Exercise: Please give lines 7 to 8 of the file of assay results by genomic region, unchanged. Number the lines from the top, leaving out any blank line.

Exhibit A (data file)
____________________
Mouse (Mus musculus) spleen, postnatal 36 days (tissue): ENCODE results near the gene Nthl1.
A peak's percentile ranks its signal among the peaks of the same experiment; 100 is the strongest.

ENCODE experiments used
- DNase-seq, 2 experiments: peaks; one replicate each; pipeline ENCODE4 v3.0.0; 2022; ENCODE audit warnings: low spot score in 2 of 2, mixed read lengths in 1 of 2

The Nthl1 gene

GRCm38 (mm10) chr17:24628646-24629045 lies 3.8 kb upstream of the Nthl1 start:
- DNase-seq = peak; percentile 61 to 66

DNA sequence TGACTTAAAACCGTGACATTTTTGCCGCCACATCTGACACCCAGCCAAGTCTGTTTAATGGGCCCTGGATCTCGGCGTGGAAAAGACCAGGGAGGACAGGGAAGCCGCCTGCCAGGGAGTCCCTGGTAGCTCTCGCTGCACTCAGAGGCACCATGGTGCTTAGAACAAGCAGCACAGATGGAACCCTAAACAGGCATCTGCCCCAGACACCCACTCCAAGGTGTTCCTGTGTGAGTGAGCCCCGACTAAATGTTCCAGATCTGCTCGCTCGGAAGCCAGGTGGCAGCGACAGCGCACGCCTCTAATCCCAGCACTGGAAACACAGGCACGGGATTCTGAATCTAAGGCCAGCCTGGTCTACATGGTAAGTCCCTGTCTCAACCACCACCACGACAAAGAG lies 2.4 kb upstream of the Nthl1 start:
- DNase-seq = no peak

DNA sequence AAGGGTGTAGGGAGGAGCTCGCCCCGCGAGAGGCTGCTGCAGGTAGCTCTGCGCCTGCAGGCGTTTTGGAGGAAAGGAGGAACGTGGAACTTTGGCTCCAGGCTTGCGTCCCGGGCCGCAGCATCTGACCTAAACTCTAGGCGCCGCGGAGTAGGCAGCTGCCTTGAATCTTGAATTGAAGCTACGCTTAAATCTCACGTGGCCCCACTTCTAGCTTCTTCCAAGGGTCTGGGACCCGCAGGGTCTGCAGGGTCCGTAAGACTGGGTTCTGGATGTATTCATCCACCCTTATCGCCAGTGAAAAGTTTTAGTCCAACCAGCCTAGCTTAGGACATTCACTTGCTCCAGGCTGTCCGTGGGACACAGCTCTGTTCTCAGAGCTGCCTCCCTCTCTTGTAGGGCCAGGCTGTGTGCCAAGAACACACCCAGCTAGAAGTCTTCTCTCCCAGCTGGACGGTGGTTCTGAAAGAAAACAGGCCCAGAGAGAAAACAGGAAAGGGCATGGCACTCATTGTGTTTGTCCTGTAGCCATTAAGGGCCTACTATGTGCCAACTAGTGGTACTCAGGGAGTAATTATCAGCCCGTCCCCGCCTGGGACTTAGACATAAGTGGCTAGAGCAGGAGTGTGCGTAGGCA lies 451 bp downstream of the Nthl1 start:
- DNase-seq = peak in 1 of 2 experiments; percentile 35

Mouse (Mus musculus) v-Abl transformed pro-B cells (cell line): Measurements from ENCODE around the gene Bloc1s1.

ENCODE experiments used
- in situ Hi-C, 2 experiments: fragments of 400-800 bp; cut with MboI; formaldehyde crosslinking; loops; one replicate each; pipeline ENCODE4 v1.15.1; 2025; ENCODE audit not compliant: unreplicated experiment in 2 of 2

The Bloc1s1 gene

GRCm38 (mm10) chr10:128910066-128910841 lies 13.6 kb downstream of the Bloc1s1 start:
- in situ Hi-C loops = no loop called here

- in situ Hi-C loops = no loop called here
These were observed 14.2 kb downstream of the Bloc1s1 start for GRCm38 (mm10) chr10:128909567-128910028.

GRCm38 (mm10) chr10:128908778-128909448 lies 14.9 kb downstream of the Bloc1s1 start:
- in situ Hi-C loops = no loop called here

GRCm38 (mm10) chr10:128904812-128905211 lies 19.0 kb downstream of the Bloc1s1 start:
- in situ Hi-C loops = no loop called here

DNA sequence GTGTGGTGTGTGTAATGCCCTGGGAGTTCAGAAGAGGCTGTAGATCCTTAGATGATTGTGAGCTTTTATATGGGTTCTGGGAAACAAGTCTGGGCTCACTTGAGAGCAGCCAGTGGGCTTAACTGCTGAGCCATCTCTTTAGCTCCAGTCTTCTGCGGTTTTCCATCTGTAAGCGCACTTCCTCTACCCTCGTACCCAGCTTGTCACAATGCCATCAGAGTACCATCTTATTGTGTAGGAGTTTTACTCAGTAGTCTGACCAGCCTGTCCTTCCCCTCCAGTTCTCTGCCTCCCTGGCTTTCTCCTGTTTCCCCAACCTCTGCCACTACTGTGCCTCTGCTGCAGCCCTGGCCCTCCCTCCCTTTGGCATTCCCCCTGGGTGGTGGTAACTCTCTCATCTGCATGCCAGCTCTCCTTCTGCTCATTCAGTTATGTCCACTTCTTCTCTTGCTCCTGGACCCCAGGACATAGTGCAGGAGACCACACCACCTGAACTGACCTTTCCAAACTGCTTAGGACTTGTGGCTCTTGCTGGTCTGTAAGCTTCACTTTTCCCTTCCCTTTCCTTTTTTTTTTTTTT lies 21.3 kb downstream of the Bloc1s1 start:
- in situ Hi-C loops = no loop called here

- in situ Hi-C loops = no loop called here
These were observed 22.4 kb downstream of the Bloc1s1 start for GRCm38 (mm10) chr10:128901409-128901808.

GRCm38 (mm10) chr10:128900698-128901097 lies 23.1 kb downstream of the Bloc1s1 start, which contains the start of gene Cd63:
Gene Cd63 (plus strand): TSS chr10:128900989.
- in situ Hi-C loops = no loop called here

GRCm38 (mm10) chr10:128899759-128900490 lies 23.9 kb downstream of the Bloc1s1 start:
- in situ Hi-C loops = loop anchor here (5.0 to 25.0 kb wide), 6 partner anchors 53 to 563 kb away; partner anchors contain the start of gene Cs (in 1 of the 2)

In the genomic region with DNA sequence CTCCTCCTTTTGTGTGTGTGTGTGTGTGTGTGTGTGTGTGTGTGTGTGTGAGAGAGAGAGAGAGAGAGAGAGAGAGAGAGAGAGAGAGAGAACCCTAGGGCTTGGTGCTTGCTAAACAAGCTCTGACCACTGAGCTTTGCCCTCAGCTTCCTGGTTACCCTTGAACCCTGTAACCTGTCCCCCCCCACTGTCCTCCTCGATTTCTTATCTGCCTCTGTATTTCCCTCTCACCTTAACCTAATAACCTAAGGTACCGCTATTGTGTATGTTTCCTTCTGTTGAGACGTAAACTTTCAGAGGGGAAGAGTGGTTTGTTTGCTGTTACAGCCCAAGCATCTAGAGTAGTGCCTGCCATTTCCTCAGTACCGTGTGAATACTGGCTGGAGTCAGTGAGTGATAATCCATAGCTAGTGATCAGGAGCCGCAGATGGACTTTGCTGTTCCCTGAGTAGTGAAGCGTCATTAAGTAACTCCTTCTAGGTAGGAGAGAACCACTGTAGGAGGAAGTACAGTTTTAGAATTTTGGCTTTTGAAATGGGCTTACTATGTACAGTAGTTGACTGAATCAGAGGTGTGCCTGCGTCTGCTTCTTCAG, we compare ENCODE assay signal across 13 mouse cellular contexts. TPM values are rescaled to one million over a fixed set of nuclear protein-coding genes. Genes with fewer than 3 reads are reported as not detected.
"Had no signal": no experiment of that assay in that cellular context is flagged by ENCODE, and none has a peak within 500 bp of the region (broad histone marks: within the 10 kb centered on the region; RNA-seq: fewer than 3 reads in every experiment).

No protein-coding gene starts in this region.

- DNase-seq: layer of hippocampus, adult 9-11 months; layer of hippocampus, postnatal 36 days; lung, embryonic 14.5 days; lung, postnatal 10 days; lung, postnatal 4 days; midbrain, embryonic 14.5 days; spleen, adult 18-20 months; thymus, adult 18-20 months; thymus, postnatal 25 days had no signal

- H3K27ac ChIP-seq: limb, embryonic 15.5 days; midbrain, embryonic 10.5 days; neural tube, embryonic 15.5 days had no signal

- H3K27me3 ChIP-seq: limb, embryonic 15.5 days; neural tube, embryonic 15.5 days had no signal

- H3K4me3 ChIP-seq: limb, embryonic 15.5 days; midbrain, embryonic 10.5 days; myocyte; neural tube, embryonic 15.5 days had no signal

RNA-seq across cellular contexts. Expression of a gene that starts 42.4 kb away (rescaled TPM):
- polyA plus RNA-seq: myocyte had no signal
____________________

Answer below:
- DNase-seq = peak; percentile 61 to 66

DNA sequence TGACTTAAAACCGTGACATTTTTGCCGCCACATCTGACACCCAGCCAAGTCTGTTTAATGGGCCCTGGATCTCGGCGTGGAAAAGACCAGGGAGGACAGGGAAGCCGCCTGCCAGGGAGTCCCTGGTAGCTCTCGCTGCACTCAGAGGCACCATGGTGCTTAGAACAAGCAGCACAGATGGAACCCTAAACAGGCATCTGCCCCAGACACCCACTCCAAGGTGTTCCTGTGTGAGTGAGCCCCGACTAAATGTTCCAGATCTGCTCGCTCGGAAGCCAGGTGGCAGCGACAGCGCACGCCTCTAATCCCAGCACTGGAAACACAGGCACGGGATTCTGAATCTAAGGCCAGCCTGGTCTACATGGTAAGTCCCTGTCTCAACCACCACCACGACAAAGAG lies 2.4 kb upstream of the Nthl1 start: